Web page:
Software upgrades: Rockwell CPR 9 to ship in October
Orlando, FL—“We’re going to delay rollout to ensure quality.” In a world primed on instant everything, it wasn’t surprising that some customers groaned a bit after Kevin Roach, vice president Rockwell Software, said that Rockwell Automation’s next Coordinated Product Release (CPR 9), expected this summer, won’t ship until October.
Orlando, FL —“We’re going to delay rollout to ensure quality.” In a world primed on instant everything, it wasn’t surprising that some customers groaned a bit after Kevin Roach, vice president Rockwell Software , said that Rockwell Automation ’s next Coordinated Product Release (CPR 9), expected this summer, won’t ship until October. Roach also previewed aspects of the software upgrade for Rockwell Automation’s FactoryTalk integrated suite of scalable, modular applications at the company’s recent 10th annual RSTechEd meeting here.
“Sooner is never better than solid,” Roach told the audience. “A million man hours is going into this, and the result will be really solid. We’re testing coverage, doing cable pulls, looking at impacts of noise and switches, looking at the determinism, impact of video files. We’re confident that CPR 9 will be a great release and more tolerant to the world in which it lives as a result of the extra time and effort,” he said. The same audience was highly receptive to the prospect of greater efficiencies from the next CPR upgrade, as it more tightly integrates with manufacturing operations and the supply chain. In numerous conference sessions enthusiastic users shared their stories, and savings, brought about by their implementations of Rockwell Automation software and hardware.
Roach told Control Engineering that key improvements are in robustness and stability, adding that with such an increase in code complexity, there’s a non-linear increase in the level of integration for the software suite. “Large blocks of code are almost impossible to test with all integrated applications. This will support large systems in a robust environment. In testing, we wanted to ensure real-world situations and OPC -UA compatible, he said, with more security and compatibility with third-party software included. It also will have greater functionality, including disaster recovery, version backups, device configuration management, Fieldbus Foundation and HART connectivity, condition-based monitoring, and auto-discover configuration, in a flatter overall architecture.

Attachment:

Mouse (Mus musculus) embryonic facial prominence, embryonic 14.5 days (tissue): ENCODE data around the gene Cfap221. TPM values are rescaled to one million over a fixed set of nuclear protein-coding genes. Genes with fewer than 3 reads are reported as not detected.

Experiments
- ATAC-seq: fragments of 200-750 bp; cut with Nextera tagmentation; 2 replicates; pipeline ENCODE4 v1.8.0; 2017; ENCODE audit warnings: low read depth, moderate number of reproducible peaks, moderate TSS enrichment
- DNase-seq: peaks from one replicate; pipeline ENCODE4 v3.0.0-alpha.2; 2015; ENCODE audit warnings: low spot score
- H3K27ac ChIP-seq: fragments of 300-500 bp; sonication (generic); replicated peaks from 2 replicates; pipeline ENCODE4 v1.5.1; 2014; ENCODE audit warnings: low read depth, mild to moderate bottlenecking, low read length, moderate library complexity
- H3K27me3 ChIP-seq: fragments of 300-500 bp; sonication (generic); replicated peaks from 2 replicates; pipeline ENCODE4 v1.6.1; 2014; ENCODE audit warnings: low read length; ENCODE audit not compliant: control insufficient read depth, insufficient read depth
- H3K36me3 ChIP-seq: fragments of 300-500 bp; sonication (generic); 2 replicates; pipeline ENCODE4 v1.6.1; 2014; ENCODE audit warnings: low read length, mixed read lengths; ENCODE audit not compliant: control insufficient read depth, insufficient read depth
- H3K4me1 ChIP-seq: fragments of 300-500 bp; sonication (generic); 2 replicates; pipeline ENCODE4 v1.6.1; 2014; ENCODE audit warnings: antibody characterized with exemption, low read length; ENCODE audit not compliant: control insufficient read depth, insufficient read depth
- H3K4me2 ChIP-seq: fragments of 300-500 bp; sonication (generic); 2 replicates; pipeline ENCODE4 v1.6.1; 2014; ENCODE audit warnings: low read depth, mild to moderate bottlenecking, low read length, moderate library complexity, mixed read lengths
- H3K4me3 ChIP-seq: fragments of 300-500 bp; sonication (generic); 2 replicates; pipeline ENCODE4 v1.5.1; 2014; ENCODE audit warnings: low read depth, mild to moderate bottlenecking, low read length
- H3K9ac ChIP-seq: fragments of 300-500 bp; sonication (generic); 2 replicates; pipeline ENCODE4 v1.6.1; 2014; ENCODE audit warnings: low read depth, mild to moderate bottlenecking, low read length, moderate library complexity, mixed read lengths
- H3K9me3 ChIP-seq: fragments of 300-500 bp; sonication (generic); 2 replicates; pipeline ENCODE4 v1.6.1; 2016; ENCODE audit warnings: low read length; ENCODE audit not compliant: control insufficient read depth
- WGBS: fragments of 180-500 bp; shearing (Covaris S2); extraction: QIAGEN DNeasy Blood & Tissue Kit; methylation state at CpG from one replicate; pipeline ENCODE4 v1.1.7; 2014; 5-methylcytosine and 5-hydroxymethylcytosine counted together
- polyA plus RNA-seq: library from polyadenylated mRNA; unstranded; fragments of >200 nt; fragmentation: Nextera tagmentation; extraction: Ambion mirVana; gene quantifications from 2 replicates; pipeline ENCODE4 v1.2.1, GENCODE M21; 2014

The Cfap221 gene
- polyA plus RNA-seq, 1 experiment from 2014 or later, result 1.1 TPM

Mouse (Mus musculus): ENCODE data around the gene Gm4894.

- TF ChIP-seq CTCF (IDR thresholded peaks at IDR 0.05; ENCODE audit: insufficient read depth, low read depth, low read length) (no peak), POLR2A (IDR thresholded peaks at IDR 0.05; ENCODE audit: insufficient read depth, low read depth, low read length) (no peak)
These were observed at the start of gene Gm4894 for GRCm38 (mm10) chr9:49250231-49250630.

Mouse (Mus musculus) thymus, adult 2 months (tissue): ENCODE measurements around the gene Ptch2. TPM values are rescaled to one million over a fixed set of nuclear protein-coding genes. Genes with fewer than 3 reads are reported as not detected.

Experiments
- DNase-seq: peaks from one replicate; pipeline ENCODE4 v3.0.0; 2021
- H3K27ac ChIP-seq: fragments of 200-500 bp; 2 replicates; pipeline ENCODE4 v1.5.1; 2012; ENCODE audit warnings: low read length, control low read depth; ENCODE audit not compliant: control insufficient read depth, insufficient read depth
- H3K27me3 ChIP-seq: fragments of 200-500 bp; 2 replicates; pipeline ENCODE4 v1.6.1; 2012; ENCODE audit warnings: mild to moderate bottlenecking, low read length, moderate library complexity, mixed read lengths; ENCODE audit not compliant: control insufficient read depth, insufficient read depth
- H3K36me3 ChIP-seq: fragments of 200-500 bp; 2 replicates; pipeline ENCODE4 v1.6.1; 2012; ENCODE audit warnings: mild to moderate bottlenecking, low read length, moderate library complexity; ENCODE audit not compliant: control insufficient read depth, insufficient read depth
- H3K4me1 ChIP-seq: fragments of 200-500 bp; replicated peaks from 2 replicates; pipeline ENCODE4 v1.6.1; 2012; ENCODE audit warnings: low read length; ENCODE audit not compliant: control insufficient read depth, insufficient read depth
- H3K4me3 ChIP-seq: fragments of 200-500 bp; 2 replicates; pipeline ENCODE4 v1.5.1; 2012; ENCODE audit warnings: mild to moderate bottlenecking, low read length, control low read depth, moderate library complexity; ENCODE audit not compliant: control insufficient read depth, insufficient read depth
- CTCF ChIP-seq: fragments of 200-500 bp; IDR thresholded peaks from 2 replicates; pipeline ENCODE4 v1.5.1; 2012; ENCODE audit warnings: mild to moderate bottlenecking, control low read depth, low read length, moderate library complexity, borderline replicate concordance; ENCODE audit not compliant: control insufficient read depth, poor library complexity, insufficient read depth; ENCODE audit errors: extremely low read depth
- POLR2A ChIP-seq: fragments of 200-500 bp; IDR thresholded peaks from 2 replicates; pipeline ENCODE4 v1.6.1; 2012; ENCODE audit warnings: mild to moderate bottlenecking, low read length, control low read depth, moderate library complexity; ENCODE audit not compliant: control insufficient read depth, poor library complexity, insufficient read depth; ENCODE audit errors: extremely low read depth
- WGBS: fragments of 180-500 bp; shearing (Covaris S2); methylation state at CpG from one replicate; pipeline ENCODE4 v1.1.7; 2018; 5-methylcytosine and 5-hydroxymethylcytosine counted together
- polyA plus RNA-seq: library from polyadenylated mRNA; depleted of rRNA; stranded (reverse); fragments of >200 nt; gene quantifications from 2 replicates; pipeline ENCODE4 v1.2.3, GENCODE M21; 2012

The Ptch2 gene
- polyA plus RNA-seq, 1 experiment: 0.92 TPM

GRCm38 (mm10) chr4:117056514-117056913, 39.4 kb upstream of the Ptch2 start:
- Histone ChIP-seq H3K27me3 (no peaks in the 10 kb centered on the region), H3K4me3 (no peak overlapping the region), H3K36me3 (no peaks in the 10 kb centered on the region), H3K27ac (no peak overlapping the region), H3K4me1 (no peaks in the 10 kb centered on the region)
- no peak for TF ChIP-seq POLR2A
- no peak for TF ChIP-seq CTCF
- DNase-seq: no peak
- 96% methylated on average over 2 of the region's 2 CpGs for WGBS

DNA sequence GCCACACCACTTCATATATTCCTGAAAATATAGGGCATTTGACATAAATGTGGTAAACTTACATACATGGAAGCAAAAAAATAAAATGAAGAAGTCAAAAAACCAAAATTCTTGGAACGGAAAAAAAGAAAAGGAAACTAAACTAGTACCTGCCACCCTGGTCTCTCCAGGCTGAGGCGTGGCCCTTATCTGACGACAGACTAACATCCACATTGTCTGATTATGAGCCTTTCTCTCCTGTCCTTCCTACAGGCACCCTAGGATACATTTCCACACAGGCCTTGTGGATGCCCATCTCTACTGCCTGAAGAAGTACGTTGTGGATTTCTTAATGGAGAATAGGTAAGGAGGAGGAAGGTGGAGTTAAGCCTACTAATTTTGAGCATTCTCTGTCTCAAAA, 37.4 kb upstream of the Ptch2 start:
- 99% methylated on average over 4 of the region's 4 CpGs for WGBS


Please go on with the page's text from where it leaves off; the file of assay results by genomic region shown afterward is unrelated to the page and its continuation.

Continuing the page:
These kinds of features are needed, reminded Roach, since today’s manufacturing operations churn through data via process metrics, downtime, statistical quality control, asset tracking, performance measures, production data, operational data stores, and analytics, among others. Much of it goes into disparate databases in various forms, electronic and otherwise, often incompatible, and usually not reaching the right people at the right time for the best decisions.
The new OSIsoft , using PI System , the most popular data historian in the world, Roach says, to communicate over the backplane. The new software allows plug and play, point and click, and intelligent discovery.
In a few clicks, a demo showed how to create a new server, name it, test connections, create historical data collection interface, then integrate the software into other applications for data import and export. Open a project, add a trend object, give a name, select a data source, then search, select, save, drive trends, set a time interval, accept, and set ranges. Integrated reporting is easy to learn and use, enabling personalized analytics. The PI-based historian will be integrated into the FactoryTalk suite to save integration time and energy. Information also may be saved into a Microsoft Office 2007 report.
“Looking forward, what does this all mean? It creates transparency, a foundation for a richer information environment, allowing data discoveries, using information in context, drilling into overall equipment effectiveness (OEE), showing event details, making set points, looking at profiles, and observing how changes effect operations. A richer feature set will be available as we expand connectivity to third-party systems,” Roach said.
Future alliances and developments will include greater enterprise and vertical market application connectivity, with existing and legacy Rockwell systems, as well as to other vendors, he suggested. User feedback gathered at the June conference is now being incorporated into the software. “We’re pushing the visualization frontier,” Roach said, “closing the loop, integrating business and plant systems.” Platform independence also is under development.
In general, software is being designed with more modularization, so upgrades are easier. The company is working with Cisco , and others, to ensure a banking-level of security for manufacturing software. “In 2007, we’re pleased with the investments and payoffs,” Roach said, noting development challenges “as systems become infinitely more complex and variable.”
The existing SQL-based historian, introduced two years ago, will be supported as a “classic” version for those without higher-speed data collection requirements. All will be encouraged with an “extremely attractive upgrade path” to move to the new PI-based software, Roach said.
Rockwell Automation, Roach noted, is integrating the latest versions of Rockwell Software throughout its workflows, where applicable. “We are eating what we make, if you will.”
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